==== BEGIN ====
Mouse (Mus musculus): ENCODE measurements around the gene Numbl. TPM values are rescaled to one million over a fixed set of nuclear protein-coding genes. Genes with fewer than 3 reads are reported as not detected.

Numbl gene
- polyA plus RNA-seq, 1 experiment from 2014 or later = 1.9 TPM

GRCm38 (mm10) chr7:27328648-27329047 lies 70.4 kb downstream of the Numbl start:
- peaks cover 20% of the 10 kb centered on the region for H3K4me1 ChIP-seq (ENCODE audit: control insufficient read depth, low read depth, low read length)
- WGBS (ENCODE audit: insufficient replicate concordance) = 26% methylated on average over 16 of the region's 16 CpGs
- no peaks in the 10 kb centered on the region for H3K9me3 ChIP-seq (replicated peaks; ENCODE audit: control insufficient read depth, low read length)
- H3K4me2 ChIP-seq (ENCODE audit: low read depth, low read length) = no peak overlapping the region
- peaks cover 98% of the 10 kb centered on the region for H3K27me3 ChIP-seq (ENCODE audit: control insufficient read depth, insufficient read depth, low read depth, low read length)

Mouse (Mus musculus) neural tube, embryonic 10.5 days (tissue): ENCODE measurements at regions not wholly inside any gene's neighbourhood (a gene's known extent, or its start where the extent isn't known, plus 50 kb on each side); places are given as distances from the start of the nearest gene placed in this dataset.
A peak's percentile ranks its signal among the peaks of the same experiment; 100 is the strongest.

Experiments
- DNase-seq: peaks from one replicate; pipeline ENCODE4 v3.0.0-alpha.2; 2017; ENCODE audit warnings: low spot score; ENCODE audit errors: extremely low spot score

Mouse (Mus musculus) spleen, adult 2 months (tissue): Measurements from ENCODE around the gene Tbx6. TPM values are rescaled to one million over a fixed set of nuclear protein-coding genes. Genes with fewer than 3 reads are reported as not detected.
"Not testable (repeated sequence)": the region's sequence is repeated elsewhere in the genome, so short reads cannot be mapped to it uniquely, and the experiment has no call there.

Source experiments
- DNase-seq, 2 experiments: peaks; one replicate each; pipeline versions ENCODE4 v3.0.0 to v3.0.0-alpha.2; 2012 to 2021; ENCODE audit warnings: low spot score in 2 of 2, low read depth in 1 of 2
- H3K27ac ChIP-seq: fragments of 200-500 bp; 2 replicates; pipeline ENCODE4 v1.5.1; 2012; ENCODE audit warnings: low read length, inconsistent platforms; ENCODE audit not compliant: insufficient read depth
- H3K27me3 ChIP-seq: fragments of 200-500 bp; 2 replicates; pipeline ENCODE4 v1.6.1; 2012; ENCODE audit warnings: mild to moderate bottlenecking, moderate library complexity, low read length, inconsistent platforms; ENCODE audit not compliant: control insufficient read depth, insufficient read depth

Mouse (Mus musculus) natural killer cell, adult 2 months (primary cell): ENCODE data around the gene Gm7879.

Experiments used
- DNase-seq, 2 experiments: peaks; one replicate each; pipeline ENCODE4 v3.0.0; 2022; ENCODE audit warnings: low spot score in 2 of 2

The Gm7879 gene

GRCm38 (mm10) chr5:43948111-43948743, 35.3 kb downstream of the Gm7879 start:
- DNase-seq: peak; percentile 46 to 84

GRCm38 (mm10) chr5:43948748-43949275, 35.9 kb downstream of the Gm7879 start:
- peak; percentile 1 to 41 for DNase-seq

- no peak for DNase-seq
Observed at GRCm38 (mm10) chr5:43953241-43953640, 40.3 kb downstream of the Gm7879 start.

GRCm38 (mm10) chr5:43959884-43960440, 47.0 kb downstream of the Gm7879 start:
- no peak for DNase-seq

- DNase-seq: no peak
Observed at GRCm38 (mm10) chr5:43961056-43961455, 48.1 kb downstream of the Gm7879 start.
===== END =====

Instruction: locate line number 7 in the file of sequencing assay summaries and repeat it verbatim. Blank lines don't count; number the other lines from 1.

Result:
- no peaks in the 10 kb centered on the region for H3K9me3 ChIP-seq (replicated peaks; ENCODE audit: control insufficient read depth, low read length)